Transmissible spongiform encephalopathies (TSE) are a heterogeneous group of neurodegenerative disorders. The common feature of these diseases is the pathological conversion of the normal cellular prion protein (PrPC) into a β-structure-rich conformer-termed PrPSc. The latter can induce a self-perpetuating process leading to amplification and spreading of pathological protein assemblies. Much evidence suggests that PrPSc itself is able to recruit and misfold PrPC into the pathological conformation. Recent data have shown that recombinant PrPC can be misfolded in vitro and the resulting synthetic conformers are able to induce the conversion of PrPC into PrPScin vivo. In this review we describe the state-of-the-art of the body of literature in this field. In addition, we describe a cell-based assay to test synthetic prions in cells, providing further evidence that synthetic amyloids are able to template conversion of PrP into prion inclusions. Studying prions might help to understand the pathological mechanisms governing other neurodegenerative diseases. Aggregation and deposition of misfolded proteins is a common feature of several neurodegenerative disorders, such as Alzheimer's disease, Parkinson's disease, amyotrophic lateral sclerosis and other disorders. Although the proteins implicated in each of these diseases differ, they share a common prion mechanism. Recombinant proteins are able to aggregate in vitro into β-rich amyloid fibrils, sharing some features of the aggregates found in the brain. Several studies have reported that intracerebral inoculation of synthetic aggregates lead to unique pathology, which spread progressively to distal brain regions and reduced survival time in animals. Here, we review the prion-like features of different proteins involved in neurodegenerative disorders, such as α-synuclein, superoxide dismutase-1, amyloid-β and tau.

Synthetic prions and other human neurodegenerative proteinopathies

AULIC, SUZANA;SCAINI, DENIS;LEGNAME, GIUSEPPE
2015

Abstract

Transmissible spongiform encephalopathies (TSE) are a heterogeneous group of neurodegenerative disorders. The common feature of these diseases is the pathological conversion of the normal cellular prion protein (PrPC) into a β-structure-rich conformer-termed PrPSc. The latter can induce a self-perpetuating process leading to amplification and spreading of pathological protein assemblies. Much evidence suggests that PrPSc itself is able to recruit and misfold PrPC into the pathological conformation. Recent data have shown that recombinant PrPC can be misfolded in vitro and the resulting synthetic conformers are able to induce the conversion of PrPC into PrPScin vivo. In this review we describe the state-of-the-art of the body of literature in this field. In addition, we describe a cell-based assay to test synthetic prions in cells, providing further evidence that synthetic amyloids are able to template conversion of PrP into prion inclusions. Studying prions might help to understand the pathological mechanisms governing other neurodegenerative diseases. Aggregation and deposition of misfolded proteins is a common feature of several neurodegenerative disorders, such as Alzheimer's disease, Parkinson's disease, amyotrophic lateral sclerosis and other disorders. Although the proteins implicated in each of these diseases differ, they share a common prion mechanism. Recombinant proteins are able to aggregate in vitro into β-rich amyloid fibrils, sharing some features of the aggregates found in the brain. Several studies have reported that intracerebral inoculation of synthetic aggregates lead to unique pathology, which spread progressively to distal brain regions and reduced survival time in animals. Here, we review the prion-like features of different proteins involved in neurodegenerative disorders, such as α-synuclein, superoxide dismutase-1, amyloid-β and tau.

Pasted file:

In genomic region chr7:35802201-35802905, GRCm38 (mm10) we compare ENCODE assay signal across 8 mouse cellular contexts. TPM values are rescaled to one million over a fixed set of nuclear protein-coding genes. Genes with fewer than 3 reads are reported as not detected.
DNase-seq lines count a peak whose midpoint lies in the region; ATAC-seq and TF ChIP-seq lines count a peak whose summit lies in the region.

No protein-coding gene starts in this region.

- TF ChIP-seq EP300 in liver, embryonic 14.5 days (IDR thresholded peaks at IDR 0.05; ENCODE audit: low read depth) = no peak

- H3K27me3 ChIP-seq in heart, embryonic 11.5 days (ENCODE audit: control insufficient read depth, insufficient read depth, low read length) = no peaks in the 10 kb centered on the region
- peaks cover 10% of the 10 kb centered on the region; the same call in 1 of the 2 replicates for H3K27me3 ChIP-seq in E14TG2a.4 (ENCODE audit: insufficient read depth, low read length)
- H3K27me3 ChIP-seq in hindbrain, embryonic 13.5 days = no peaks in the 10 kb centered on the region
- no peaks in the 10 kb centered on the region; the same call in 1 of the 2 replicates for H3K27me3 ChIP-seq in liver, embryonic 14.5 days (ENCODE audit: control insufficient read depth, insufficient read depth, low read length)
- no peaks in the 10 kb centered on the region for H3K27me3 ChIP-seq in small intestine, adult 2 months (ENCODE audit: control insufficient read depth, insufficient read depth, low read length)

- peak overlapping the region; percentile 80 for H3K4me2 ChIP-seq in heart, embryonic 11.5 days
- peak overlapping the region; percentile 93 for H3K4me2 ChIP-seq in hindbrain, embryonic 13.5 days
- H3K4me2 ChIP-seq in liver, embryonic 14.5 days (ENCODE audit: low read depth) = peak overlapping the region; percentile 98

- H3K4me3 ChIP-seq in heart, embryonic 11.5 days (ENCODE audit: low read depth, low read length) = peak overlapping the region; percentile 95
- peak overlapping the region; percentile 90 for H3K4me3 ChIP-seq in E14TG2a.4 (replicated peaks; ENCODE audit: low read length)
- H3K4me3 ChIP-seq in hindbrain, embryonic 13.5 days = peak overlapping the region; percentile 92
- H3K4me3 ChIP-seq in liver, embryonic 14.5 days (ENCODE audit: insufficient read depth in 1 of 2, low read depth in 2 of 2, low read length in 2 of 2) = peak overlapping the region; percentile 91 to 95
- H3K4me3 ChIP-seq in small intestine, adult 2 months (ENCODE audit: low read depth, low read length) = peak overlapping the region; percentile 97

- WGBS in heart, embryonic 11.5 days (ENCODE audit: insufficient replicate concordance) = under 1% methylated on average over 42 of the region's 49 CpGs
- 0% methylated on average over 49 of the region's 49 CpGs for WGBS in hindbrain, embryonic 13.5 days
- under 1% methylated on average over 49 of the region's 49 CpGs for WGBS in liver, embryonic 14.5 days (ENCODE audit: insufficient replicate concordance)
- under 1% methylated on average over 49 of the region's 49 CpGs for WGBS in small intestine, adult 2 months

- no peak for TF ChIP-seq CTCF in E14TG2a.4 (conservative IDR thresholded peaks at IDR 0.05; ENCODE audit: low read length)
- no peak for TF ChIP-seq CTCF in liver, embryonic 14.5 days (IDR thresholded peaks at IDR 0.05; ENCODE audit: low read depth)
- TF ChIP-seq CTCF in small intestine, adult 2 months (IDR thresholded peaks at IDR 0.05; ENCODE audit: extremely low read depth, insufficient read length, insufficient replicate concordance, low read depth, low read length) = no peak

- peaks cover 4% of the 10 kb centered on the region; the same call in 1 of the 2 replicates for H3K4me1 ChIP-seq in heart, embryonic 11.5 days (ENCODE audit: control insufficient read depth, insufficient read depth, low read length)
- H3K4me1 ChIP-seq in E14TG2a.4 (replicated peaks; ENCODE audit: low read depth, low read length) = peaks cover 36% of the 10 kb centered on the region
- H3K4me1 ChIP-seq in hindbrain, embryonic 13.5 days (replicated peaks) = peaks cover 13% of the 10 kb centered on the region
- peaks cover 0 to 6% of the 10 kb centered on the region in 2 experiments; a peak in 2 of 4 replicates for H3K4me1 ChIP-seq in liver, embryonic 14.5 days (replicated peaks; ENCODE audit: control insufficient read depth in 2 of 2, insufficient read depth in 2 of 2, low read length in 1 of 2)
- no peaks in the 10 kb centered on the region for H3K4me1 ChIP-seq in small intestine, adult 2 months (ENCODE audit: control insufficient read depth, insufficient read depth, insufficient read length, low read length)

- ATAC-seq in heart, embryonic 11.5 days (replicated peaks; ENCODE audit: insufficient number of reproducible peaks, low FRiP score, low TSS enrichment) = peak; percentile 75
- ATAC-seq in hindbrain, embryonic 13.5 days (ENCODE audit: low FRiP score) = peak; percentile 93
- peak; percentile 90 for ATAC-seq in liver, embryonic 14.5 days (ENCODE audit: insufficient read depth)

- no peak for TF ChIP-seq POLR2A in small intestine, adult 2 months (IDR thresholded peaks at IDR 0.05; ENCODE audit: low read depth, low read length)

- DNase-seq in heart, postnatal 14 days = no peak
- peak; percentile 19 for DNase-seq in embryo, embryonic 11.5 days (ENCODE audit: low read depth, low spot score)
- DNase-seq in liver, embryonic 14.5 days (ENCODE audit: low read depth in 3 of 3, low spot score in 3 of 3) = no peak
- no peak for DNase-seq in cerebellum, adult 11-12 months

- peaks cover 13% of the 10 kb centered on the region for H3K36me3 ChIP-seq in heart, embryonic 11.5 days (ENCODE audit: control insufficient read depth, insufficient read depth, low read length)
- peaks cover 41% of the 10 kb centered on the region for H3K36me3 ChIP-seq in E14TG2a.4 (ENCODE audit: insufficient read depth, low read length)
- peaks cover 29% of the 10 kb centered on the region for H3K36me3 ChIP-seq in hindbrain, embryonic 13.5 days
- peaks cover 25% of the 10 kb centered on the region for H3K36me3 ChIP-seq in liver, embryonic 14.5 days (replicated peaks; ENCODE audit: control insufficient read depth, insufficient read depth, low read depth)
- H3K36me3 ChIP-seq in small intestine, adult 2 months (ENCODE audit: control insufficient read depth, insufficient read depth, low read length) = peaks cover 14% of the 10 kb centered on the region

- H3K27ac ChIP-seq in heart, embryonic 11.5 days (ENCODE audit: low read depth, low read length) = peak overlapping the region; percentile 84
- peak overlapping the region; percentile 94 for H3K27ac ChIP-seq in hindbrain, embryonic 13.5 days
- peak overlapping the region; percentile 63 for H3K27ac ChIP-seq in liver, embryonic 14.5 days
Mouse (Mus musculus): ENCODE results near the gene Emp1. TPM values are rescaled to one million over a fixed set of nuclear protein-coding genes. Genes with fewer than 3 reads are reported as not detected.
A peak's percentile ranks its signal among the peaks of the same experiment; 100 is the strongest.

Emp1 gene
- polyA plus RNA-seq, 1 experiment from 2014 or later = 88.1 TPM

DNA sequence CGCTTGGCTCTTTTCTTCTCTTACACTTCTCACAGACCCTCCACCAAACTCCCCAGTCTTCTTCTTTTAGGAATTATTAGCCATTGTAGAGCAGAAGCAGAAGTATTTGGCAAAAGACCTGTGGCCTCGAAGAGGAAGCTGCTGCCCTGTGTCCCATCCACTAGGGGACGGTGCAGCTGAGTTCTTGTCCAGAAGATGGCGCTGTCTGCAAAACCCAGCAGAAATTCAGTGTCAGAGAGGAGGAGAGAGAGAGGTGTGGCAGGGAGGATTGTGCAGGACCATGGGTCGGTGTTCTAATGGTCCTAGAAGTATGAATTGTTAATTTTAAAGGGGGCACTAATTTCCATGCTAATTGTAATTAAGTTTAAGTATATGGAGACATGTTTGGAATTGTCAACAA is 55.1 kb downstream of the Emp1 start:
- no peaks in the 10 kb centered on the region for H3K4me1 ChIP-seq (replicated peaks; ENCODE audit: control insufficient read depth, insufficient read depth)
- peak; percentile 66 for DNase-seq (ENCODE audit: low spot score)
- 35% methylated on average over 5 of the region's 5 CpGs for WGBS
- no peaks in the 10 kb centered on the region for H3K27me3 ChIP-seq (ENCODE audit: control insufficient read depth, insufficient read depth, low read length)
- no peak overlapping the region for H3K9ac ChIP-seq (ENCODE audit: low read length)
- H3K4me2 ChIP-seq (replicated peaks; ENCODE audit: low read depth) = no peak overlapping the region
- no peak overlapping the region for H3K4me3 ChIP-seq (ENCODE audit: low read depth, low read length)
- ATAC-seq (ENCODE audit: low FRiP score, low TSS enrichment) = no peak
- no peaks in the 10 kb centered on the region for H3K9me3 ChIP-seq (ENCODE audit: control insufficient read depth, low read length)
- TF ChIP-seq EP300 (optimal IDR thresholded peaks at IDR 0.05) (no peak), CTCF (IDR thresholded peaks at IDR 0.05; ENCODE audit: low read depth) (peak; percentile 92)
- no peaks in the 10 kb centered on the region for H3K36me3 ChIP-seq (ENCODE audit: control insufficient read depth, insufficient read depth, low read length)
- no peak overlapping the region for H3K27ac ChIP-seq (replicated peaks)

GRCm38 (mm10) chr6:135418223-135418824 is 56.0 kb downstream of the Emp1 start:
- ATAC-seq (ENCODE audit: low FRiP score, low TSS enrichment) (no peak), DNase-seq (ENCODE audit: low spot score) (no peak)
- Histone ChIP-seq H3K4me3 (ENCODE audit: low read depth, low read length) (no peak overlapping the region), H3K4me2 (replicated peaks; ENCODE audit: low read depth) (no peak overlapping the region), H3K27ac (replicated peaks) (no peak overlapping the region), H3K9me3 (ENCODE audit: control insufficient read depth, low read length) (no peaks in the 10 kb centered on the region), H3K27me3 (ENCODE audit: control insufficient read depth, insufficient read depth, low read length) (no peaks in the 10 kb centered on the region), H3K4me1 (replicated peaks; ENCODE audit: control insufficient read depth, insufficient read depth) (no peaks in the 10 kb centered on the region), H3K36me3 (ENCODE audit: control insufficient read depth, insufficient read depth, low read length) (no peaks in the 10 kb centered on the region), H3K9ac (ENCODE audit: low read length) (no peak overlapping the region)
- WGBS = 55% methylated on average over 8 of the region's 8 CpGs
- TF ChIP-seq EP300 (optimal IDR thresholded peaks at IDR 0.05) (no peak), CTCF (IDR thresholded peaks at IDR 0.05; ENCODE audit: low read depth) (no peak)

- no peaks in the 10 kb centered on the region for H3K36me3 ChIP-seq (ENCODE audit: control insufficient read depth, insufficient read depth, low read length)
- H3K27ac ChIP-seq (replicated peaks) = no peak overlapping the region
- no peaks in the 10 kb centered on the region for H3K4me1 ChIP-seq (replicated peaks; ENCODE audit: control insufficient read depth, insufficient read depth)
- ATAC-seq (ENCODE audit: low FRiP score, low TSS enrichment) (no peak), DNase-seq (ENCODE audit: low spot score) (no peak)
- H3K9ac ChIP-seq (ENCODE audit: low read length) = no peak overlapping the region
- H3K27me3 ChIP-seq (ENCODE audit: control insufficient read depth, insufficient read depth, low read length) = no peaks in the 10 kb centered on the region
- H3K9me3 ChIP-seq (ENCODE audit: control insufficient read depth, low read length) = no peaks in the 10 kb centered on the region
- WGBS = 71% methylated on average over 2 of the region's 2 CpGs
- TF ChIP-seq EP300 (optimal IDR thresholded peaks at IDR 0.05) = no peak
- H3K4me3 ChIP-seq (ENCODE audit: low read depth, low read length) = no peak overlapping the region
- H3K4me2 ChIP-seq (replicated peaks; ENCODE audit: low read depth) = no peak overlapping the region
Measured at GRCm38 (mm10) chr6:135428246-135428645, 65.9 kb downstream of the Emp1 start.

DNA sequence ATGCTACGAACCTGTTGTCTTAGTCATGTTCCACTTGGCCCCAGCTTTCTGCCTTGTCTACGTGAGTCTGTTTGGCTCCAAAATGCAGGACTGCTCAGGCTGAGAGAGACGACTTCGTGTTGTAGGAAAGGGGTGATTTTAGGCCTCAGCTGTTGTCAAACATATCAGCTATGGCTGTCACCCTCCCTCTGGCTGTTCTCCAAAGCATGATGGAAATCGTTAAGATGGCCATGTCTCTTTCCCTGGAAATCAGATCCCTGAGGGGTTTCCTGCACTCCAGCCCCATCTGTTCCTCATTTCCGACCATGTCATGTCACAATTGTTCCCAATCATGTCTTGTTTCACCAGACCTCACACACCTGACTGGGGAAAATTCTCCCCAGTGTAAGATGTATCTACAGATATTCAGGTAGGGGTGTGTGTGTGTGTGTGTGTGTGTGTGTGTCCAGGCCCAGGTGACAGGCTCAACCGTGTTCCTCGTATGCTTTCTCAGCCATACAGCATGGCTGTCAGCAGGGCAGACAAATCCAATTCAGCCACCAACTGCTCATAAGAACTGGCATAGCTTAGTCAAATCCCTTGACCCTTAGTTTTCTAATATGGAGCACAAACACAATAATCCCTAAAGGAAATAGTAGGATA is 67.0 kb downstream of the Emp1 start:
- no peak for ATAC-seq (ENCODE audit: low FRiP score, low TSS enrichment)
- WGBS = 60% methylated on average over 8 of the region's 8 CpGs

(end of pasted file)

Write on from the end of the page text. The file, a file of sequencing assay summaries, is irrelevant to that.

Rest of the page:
http://www.sciencedirect.com/science/journal/01681702/207/supp/C
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Utilizza questo identificativo per citare o creare un link a questo documento: http://hdl.handle.net/11368/2886428
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